RESILIENCE: the ability to COPE with adversity, ADAPT to challenges, RECOVER and LEARN from setbacks, and GROW from the experience.
I used to do endurance races (e.g., 50k ultra-marathons, marathon, triathlons) not just for the fun and competition but also as a way to test, reveal, and strengthen my mental toughness.
Now, to test, reveal and strengthen my mental toughness, I parent three small humans. More specifically for today, I fly cross country solo with three toddlers.
Stress is inevitable when flying with three toddlers. I knew the challenge that was before me. In fact, it was the main reason I didn’t fly home in June, and the main reason I initially said no to flying home for Christmas. Add in the COVID pandemic, uncertainty of whether it’s the “right” thing, and tiny humans who constantly have their hands in their mouths, yeah, added stress.
I thought I’d share some lessons learned from today (for myself to remember as well as for sake of a teachable moment that may resonate with others):
- Keep the big goal in mind. In races, my goal was to get to the finish line. Same held true today. Just get to the final destination.
- Break up the goal into more manageable parts and focus on the present. Like a biathlon, we had two flights and one transition (layover). I focused my energy into each event without worrying about the next.
- Mindset matters. Just like my racing days, I went Into today’s adventure focused on strengthening my resilience rather than having the perfect race. This helped me welcome adversity and obstacles because they were opportunities to strengthen my resilience muscles.
- Keep realistic expectations. So much goes into this one. But to keep it simple, it’s safe to expect it will be hard and some moments will be really hard. But, it’s also safe to expect it won’t all bad. There will be good moments. Easy moments, maybe, even if brief. “It doesn’t always get worse.”
- Enter with intentions. I am equipped with coping strategies. I don’t always use them in my daily life but, as mentioned above, I approached today as an endurance challenge so I went into it with intentions of sharpening my resilience skills and utilizing coping strategies. Big ones today were (a) control the controllables; (b) hunt the good stuff; (c) mindfulness; (d) deliberate breathing.
- Mindfulness buffers stress. Mindfulness means bringing your attention to the present moment and being accepting/not judging the experience within you or around you. In performance events, this is the key to unlocking your potential and setting self up for your best performance. Today, mindfulness helped me be what my kids needed me to be. I needed to be present and tend to their every need, every passing second. I couldn’t waste energy or attention worrying about what others were thinking or how my kids behavior may or may not have been disturbing them. I had to accept the chaos and focus on giving my kids the best of me; all of me.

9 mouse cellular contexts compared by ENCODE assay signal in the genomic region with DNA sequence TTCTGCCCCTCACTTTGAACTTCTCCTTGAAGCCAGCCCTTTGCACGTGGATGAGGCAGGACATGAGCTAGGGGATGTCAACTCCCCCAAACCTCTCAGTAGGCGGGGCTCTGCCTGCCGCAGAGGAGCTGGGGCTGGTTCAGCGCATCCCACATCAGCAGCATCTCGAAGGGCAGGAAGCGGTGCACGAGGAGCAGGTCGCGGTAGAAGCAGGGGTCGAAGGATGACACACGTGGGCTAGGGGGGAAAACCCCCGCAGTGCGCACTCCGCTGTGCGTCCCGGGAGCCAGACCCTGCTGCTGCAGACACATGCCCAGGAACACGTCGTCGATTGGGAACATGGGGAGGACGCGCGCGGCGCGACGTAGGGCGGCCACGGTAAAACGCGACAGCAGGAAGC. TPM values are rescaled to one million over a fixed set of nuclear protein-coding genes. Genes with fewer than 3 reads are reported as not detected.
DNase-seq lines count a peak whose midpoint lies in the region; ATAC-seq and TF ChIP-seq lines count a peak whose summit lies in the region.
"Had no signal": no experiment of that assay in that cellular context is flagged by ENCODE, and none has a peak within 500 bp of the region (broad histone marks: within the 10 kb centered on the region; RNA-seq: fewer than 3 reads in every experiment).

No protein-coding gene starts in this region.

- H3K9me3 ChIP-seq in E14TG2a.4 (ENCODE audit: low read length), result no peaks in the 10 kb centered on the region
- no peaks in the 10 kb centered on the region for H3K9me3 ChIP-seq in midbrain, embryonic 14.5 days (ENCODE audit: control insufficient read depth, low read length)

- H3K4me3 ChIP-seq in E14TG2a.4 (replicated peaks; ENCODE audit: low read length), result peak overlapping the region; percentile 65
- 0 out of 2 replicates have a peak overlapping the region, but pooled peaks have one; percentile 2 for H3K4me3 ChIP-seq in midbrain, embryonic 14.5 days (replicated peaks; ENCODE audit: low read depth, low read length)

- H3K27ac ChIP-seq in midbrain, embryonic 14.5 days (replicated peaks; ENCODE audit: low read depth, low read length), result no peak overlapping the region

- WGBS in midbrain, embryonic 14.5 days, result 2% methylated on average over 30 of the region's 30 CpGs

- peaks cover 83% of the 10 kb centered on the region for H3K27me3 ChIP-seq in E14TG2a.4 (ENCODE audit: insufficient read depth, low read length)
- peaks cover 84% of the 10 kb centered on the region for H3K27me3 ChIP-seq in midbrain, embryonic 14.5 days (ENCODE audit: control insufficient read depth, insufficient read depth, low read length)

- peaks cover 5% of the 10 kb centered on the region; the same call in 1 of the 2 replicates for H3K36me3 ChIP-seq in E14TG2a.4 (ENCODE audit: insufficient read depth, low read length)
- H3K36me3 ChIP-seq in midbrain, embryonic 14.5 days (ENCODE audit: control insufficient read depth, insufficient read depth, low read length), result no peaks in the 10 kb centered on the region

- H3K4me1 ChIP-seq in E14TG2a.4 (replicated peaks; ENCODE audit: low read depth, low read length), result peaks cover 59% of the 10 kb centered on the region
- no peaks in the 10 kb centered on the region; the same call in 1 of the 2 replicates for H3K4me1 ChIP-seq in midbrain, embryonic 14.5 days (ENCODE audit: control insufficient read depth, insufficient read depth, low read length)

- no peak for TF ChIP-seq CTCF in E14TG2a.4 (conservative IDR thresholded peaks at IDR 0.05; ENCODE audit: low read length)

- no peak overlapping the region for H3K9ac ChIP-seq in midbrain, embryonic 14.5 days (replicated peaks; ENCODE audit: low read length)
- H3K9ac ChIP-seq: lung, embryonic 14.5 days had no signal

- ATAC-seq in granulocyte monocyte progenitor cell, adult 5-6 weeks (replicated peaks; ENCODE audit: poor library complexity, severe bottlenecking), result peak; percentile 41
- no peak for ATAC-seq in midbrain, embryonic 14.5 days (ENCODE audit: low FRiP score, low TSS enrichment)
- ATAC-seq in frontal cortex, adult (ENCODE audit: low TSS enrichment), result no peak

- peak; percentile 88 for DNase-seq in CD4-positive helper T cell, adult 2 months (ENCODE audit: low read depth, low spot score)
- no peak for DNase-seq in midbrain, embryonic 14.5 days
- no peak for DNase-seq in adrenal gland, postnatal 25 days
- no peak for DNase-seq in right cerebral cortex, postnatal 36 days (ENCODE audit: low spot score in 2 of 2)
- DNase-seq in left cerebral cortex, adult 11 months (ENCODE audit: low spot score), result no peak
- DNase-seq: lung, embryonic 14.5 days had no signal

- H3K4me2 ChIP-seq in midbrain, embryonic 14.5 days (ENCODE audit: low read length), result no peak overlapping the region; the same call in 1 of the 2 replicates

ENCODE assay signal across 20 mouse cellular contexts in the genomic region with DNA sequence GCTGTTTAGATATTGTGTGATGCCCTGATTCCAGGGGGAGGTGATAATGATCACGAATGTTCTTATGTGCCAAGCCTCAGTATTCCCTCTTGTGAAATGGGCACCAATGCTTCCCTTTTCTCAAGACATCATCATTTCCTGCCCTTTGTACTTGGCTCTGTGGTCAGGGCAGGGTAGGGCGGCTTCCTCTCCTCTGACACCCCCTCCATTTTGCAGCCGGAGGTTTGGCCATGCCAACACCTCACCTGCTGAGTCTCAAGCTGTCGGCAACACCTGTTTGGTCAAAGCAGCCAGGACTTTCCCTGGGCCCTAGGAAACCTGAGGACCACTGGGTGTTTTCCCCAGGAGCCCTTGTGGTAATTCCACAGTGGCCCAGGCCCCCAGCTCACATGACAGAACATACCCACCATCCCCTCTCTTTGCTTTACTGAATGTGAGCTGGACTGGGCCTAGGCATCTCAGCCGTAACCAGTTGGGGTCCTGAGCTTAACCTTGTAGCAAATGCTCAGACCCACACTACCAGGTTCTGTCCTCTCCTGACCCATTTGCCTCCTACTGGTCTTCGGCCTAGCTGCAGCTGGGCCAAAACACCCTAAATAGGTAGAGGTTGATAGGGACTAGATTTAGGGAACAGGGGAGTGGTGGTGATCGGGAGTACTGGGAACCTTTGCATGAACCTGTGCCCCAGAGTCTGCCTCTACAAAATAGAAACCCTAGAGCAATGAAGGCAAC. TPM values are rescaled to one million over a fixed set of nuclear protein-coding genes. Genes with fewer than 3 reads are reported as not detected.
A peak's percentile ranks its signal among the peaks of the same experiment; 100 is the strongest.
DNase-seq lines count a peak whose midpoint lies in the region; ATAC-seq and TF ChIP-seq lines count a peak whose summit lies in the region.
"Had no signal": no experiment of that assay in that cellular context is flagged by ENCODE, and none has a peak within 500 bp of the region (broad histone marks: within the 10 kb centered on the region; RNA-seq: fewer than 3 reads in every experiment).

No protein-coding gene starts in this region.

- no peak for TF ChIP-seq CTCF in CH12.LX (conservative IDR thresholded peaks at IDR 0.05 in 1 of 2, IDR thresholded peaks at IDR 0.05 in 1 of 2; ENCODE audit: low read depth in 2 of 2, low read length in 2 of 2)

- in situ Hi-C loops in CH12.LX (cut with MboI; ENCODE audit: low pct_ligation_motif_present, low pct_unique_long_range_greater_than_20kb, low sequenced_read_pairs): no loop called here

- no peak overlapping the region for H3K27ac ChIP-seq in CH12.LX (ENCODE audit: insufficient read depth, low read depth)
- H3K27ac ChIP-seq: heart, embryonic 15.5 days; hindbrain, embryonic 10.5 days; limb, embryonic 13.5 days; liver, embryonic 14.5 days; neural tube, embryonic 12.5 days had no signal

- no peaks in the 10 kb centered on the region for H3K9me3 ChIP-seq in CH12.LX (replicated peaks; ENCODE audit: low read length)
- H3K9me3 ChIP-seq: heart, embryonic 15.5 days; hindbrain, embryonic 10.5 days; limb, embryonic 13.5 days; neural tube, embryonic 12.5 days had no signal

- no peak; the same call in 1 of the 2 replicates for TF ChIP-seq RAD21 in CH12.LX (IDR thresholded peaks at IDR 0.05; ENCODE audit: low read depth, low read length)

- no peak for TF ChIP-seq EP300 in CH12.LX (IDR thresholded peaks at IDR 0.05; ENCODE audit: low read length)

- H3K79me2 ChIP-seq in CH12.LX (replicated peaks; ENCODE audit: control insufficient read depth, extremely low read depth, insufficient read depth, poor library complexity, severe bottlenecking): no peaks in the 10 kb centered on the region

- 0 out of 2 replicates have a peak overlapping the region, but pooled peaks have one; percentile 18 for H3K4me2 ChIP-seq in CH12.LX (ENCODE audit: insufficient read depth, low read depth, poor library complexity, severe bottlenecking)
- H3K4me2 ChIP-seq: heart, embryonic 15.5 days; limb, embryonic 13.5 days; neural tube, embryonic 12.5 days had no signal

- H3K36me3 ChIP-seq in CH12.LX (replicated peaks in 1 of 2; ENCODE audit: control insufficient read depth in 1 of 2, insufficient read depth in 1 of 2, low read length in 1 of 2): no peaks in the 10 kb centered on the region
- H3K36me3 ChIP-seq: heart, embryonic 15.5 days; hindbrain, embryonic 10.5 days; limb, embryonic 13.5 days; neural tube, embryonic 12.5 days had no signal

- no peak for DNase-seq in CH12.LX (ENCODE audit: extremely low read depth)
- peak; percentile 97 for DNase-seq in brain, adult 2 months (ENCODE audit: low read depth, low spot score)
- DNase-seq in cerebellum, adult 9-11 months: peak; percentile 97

- Recover when you can. Endurance races require sustainable energy. You need to find opportunities to recover fuel (physically, mentally, emotionally). Today, when there were pockets of calm, I took some deliberate breaths to turn down the stress response and recenter.
- Encouragement goes a long way. When racing, an encouraging word from a fellow participant can offer a boost of energy or just comfort in solidarity. Same with today’s flying adventure. Each compliment or feedback received today helped strengthen my resolve.
- Trust your gut, and trust your training. With races, there are always reason to “not” sign up, or to back out of the race before hitting the starting line. And, if making it to the performance, it’s not uncommon to be filled with anxiety and worry of “how it will go” and whether you’ve prepared well enough. Same was true for me with the decision to sign up for today’s event. I was uncertain, but I trusted my gut. This was the right thing to do, for us. There were/are many, many things I could focus on that would send my anxiety and stress about the “performance” through the roof, but I knew that wouldn’t be helpful. So, instead I focused on trusting my training and preparation. I reminded myself that I have been through tough events before, I have the skills and strategies I need to endure the “race”, and I trust others will show up for me and I’ll gladly accept help from those who offer.” (Yes, that’s part of resilience too- use your resources!).
Taking a few moments to pause and reflect on my experience today will enable me to learn and grow (part of resilience). And, I will surely be re-reading this next week when we do this all over again. 😆